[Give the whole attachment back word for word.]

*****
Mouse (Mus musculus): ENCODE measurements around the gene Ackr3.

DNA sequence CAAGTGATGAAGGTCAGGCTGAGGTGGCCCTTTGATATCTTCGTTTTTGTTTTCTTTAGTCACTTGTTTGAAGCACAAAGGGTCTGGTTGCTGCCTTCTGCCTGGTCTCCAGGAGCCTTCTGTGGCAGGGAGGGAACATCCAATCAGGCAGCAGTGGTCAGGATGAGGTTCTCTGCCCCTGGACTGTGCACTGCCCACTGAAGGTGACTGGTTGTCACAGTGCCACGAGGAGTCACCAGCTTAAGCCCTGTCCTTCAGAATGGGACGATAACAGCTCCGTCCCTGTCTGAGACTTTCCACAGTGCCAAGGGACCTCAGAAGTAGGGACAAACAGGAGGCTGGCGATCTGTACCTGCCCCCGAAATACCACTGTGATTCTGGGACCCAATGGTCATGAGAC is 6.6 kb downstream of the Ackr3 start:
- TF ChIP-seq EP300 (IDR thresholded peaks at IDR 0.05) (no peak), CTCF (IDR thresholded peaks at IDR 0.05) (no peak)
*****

Mouse (Mus musculus): ENCODE measurements around the gene Ackr3.

DNA sequence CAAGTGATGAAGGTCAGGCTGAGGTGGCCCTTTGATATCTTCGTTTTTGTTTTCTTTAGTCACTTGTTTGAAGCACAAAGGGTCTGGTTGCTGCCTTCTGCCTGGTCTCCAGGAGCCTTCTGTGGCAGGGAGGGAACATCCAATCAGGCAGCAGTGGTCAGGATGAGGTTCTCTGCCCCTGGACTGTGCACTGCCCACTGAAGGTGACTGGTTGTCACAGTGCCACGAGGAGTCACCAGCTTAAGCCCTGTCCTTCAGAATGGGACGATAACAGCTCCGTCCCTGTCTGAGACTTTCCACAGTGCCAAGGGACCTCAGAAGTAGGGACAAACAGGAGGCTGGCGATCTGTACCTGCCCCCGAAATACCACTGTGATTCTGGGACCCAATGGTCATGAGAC is 6.6 kb downstream of the Ackr3 start:
- TF ChIP-seq EP300 (IDR thresholded peaks at IDR 0.05) (no peak), CTCF (IDR thresholded peaks at IDR 0.05) (no peak)